Posted By Zoey T. Posted On

Archaeological Riches: Uncovering More Ancient Graves at the Thanet Earth Site.

Poignant discoveries have been made by archaeologists working at the Thanet Earth salad growing complex development near Monkton.

One is of a woman, just over five feet tall, buried with a tiny infant. By its position, it is thought to be her stillborn baby.

Nearby an unusual grave contained two individuals. The skeletons are yet to be examined in detail, but one is certainly male. Both were large, one over six foot tall. Clearly a couple of some kind, one of the deceased lay with an arm across the other.

Marion Green, education officer with Canterbury Archaeological Trust, said: “This double burial is a unique discovery for the Thanet Earth site.”

Many of the team have recently been concentrating on Plateau 8, where the developers, Fresca Group, will construct the research and education glasshouse.

Marion said: “From early on, the signs were that this area was going to be very productive and the archaeologists have not been disappointed.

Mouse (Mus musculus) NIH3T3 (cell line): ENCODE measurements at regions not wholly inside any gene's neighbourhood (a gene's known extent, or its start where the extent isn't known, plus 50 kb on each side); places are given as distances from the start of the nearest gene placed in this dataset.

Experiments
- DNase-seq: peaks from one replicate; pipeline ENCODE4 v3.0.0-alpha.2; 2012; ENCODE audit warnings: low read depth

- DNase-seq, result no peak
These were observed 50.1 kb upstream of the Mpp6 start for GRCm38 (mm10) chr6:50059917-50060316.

“The evidence shows that it was intensively worked in prehistoric times, particularly the Early Iron Age, c. 600-300BC. The team has uncovered hundreds of pits (many probably silos to store grain over the winter) and post holes (remains of wooden structures), numerous fragments of pottery jars and bowls, animal bones (sheep, cattle, pig), abundant charred remains of plants and pulses (especially cereals and peas) and burials of both humans and animals.

“So far 18 burials have been found on Plateau 8 – two dogs and 16 humans. Five of the human burials were found in ditches surrounding the main area of Iron Age activity and may have been placed there to ‘protect’ the settlement. Other burials may have been offerings.”

The Trust made the first discoveries at the huge Thanet Earth site almost a year ago, but no-one could have foreseen then just how much would be revealed once excavation began in earnest.

The archaeological field work is expected to finish at the end of the summer.

Events KentOnline reporter